Anywho, our last visit is tomorrow!  Woot Woot! Y'all have a good night!

Peace.





Wednesday, February 4, 2015

Day 13 - Oh... you know....

IT'S HUMPDAY!

Today was another good day at therapy!  We got started, pretty much, right at 8.  We spent the first part of our morning working on a variety of hand manipulations, doing key grasps, tripod grabs, and occasionally working on our pincer grasp.  Ben is really making strides with the key and tripod grasps and is developing a significant amount of strength all along the way.  When he hits with his left hand, it actually hurts! (Should he be hitting??? Yeah, yeah... but frankly people, I don't give a damn.) I'm so happy to see that Ben is developing an amount of strength sufficient to demonstrate force; its been an amazing development!

Some excellent "tripod" grasping...


We were lucky enough to get to play with M again, playing with a parachute.  M was a good sport and both he and Ben did a great job of sharing and demonstrating some awesome age-appropriate behaviors.  We also met another little boy, B.  He was younger than Ben, but was all too happy to partake in the parachute festivities.  Like yesterday, we were too busy in the moment to take any pictures, but rest assured that all involved had a great time!

We also did yogurt again today.  This is one hellacious mess, but Ben gets a chance to put both his gross motor, as well as fine motor skills to good use! Take a look!




We also have some sweet video evidence... if it loads properly...




Tonight we ate pasta at Guisseppe's Cafe in Homewood and we had a great time.  Tomorrow night, we are headed to Steel City Pops as part of our last night in Alabama.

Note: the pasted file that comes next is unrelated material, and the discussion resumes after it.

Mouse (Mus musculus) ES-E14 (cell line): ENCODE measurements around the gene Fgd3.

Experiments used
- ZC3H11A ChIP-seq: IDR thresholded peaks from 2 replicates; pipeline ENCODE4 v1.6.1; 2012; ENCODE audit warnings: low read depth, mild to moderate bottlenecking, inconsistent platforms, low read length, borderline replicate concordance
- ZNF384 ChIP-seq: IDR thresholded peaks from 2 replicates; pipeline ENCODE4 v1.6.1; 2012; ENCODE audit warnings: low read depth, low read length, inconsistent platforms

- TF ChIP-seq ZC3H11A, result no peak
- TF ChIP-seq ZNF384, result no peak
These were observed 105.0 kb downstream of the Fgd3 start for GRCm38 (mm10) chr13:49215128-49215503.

For those of you who watch the video and wonder if there is progress, consider the following... 
 
Reanna and I were are given a questionnaire regarding the usage of Ben's left arm.  Reanna reported, prior to therapy, on 22 questions. The questionnaire was Lickert in style.  Tasks that Ben could accomplish independently are scored at a minimum of 3 - he can do it, but very slowly and with great difficulty - up to a 5 (which would indicate that he can do tasks just as well as he does with his dominant hand).  Scores of 0.5-2.5 indicated varying degrees of dependence that Ben placed on an adult. Zeros were those items that remained unattempted, despite adult assistance.  

Reanna reported at the outset of therapy that Ben would not attempt 21 of 22 tasks when offered assistance - aka - a zero.

As of yesterday, upon completion of therapy, I was responsible for the assessment.  Despite issues of interrater reliability, which I expect to get a pass on, Ben had attempted all 22 activities, scoring at least a 1.5 in all areas.  In 13 of 22 categories, he scored a 3 or better, indicating that on more than half of the activities, Ben acted with varying degrees of independence.  Truly impressive!

That's all for today! Happy Humpday!

Tuesday, February 3, 2015

Day 12